Presently the employee or their agent completing their tax return must obtain their final payslip for the tax year to find out the details, which if they have moved jobs will necessitate contacting their ex-employer if access to payslips is via an intranet, or the employee can check their online account with Student Loans Company.

As an option, employers may choose to send each person repaying student loans a letter / report after the end of every tax year “for your information to help you complete your tax return if necessary”.

National minimum wage and national living wage

17. What is the difference between national minimum wage and national living wage?

The national minimum wage is the minimum pay per hour that almost all workers are entitled to. The national living wage is higher than the national minimum wage – workers must be paid at this rate if they are aged over 23.

For more information, please see official guidance National minimum wage and living wage.

Pensions auto-enrolment

18. When is extension of auto-enrolment effective?

Currently, enrolment is automatic for people aged 22 or over earning a minimum of £10,000 from a single job.

The Pensions (Extension of Automatic Enrolment) Act 2023 received Royal Assent on 18 September 2023. It reduces the qualifying age to 18 and starts contributions from the first £1 earned (so employers and employees will have to contribute more as they will lose the £6,240 exemption (NB auto-enrolment lower qualifying earnings threshold is no longer the same figure as the NIC lower earnings limit)).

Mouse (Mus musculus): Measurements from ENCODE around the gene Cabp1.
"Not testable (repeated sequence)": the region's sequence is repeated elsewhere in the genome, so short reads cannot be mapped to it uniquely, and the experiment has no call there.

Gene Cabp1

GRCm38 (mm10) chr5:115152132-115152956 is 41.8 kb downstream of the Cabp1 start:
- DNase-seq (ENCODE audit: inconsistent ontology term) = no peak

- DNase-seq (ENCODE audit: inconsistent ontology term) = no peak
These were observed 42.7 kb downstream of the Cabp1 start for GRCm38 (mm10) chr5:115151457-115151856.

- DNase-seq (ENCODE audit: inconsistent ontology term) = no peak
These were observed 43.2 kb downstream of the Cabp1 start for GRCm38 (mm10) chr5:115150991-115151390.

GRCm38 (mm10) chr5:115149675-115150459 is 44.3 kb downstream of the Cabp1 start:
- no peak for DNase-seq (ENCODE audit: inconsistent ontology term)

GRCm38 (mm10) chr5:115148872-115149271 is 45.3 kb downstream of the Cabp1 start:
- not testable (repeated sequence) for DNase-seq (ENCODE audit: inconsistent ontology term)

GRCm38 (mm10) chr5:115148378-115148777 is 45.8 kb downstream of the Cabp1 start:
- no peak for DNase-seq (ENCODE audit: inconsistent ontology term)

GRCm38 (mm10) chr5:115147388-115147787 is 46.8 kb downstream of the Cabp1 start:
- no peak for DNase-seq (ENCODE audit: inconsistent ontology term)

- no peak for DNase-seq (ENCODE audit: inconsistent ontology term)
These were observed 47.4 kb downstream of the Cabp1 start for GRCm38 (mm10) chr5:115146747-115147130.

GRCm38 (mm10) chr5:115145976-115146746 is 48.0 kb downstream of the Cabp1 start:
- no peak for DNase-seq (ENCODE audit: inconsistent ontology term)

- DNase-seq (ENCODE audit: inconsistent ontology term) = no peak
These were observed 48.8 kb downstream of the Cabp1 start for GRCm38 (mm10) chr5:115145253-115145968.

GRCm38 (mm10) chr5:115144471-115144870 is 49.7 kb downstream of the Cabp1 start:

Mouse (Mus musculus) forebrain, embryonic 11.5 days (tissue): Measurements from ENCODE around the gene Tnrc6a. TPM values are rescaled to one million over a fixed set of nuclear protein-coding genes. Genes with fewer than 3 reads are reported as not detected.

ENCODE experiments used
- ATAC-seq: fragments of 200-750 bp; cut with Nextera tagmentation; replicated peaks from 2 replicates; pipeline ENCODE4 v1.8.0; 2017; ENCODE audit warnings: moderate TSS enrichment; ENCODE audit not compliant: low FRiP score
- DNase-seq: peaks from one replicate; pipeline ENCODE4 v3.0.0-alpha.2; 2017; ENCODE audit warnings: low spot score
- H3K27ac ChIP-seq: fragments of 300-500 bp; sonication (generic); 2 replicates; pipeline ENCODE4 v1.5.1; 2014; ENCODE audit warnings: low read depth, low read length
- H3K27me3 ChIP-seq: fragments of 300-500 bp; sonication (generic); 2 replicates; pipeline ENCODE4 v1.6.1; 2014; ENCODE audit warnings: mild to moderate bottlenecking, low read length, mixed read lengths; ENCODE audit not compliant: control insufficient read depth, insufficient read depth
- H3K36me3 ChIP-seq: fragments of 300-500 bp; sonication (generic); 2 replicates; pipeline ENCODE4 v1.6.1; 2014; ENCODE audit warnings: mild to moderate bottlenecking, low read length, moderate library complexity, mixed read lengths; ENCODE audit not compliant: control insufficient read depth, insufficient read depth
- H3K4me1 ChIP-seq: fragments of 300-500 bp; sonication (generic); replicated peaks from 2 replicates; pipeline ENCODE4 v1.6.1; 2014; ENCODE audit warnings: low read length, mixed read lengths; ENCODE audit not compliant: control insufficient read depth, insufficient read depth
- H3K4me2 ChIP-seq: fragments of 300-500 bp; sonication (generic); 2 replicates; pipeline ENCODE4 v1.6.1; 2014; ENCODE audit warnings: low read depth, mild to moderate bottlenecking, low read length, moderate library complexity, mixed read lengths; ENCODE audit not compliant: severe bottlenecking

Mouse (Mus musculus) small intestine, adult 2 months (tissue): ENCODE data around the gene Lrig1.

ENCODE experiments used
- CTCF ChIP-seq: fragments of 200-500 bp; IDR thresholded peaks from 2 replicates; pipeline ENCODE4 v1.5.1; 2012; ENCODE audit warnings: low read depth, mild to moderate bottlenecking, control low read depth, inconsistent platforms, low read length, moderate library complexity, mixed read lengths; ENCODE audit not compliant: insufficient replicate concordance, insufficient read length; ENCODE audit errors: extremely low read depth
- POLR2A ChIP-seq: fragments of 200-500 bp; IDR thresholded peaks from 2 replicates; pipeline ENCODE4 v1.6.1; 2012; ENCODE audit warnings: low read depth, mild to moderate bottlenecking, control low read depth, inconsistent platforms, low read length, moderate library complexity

The date on which the new provisions come into effect has not yet been announced – the government has committed to “consult on the detailed implementation at the earliest opportunity and report to Parliament before using the powers in the Act.” See parliamentary briefing Pensions: automatic enrolment – current issues published in December 2023. We do not envisage that the changes will come into effect before April 2026.

Child benefit and high income child benefit charge

19. If you missed claiming child benefit, for how many years can you backdate your claim?

If you are eligible for child benefit when HMRC receives your claim, child benefit can be backdated for up to three months.

Employee hours data to be collected from employers

20. How do we report hours worked in pay period when employer pays employers before the end of month as they are on fixed salaries? Madness!